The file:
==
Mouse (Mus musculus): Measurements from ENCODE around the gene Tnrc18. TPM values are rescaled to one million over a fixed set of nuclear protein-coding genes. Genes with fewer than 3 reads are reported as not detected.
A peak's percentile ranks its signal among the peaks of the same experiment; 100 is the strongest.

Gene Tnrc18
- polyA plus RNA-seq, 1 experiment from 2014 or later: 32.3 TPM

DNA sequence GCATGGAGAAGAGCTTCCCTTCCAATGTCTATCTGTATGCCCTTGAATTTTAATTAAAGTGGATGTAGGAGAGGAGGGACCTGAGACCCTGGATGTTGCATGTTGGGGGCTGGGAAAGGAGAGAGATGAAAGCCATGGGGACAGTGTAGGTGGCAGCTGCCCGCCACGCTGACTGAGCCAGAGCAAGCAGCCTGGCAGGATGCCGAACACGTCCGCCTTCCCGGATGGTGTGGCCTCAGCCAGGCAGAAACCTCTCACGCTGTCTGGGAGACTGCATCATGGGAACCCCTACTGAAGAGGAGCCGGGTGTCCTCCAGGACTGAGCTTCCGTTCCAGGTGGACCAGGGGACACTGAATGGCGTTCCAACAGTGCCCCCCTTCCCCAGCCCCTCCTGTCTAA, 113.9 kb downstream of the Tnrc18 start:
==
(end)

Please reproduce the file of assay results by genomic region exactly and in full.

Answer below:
Mouse (Mus musculus): Measurements from ENCODE around the gene Tnrc18. TPM values are rescaled to one million over a fixed set of nuclear protein-coding genes. Genes with fewer than 3 reads are reported as not detected.
A peak's percentile ranks its signal among the peaks of the same experiment; 100 is the strongest.

Gene Tnrc18
- polyA plus RNA-seq, 1 experiment from 2014 or later: 32.3 TPM

DNA sequence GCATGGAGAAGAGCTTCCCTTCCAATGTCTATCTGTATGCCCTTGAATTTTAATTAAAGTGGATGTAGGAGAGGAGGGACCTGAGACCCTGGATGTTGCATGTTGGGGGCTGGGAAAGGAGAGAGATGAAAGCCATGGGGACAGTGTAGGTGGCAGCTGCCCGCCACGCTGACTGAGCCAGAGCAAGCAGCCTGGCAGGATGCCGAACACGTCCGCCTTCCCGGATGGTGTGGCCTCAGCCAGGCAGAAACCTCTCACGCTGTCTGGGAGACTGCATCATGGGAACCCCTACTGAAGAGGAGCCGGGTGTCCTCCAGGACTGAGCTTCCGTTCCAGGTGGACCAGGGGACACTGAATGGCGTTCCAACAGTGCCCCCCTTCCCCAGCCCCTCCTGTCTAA, 113.9 kb downstream of the Tnrc18 start: